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Mexican Street Corn Nachos! Chips loaded up with all the flavors of a classic mexican street corn and smothered with a creamy, spicy queso blanco.
Mexican Street Corn Nachos. Possibly the best nachos I’ve ever had in my life! Have you had Mexican street corn, or elotes, before? It’s a very common snack that is sold from Mexican food vendors.
I know in LA over by Gramma’s house even the ice cream trucks will sell elotes. It’s corn that is boiled, covered in mayonnaise, cotija cheese, and sprinkled with chili powder and a squeeze of lime juice. It’s usually served on sticks which makes it perfect to snack on while walking around.
You can also have it with the corn kernels cut off the cob and all the ingredients mixed together, similar to this Sriracha Mexican Street Corn Dip.
Now what does this all have to do with these nachos?? These nachos are loaded up with Mexican street corn!! Plus a creamy, spicy queso blanco. And let me tell you..these are so good!
They will disappear pretty much as soon as you’re done making them. The mexican street corn topping is made like a traditional street corn.
Cut off the cob after being boiled, it’s mixed with mayonnaise, cotjia (which is a Mexican cheese that crumbles, it can usually be found in the cheese section of the market), chili powder and a little lime juice. I also add cilantro just because I love the flavor and color it brings.
The queso blanco is super easy to make. It’s made with white Velveeta, and before you get anxious about using Velveeta and start wondering if there’s another cheese you could use. The answer is no. Not really. The Velveeta melts to perfection. The only other cheese that you could try to use is a white American cheese. But it’s a bit more temperamental when it comes to melting. So my recommendation is to just go for it with the Velveeta. If you’re opposed then you can definitely make these without the queso blanco and just load up the chips with the Mexican street corn.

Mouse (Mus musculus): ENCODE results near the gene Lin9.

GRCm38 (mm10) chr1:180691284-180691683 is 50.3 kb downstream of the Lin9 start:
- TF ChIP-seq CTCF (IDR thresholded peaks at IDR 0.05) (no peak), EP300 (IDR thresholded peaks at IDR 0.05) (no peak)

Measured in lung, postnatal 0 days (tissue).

I do add some seasonings and green chiles to the Velveeta to give a little heat and flavor. A quick trip to the microwave will give you creamy queso blanco.
Then you get to load up your nachos! Tortilla chips, queso, Mexican street corn, more cotija of course, more cilantro is definitely necessary, some extra chili powder for fun. And a drizzle of crema. Which is almost like sour cream, except it’s texture is more of a thick cream that actually drizzles as opposed to the solid form that sour cream comes in. Again, this can be found in the cheese section and is usually next to the Mexican cheeses like the cotija and queso fresco.
Now make sure you enjoy every moment of these Mexican street corn nachos. Because like I said, they won’t be around for long!
Mexican Street Corn Nachos
- Remove the husks and silk from the corn cobs. Set aside.
- Bring a large pot of water to a rolling boil, using enough water that the corn will be submerged. Add the corn using tongs; be careful not to splash! Place the lid on the pot and bring the water back to a boil; you will hear it bubbling. Allow the corn to boil in the water for about 5 minutes, then remove from the heat and allow the corn to remain covered in the water for another 10 minutes.
- Remove the corn from the water and allow to cool for several minutes prior to handling. Stand the corn up and holding it with one hand, use a sharp knife in the other hand to slice the corn kernels off the cob.
- Add the corn to a medium-size mixing bowl. Add the mayonnaise, crumbled cotija, chopped cilantro, and chili powder. Stir to combine. Squeeze the juice from the lime slice over the top. Stir and set aside.
- In a microwave safe bowl, add the cubed Velveeta, milk, green chiles, cumin, garlic powder, cayenne, and onion powder. Place the bowl in the microwave and heat for 5 minutes, until the cheese is melted and easily stirred. Stir to combine all the ingredients.
- Layer the chips, queso, and street corn mixture. Top with crumbled cotija, crema, chopped cilantro, and chili powder. Serve and enjoy!
Nutrition information is automatically calculated, so should only be used as an approximation.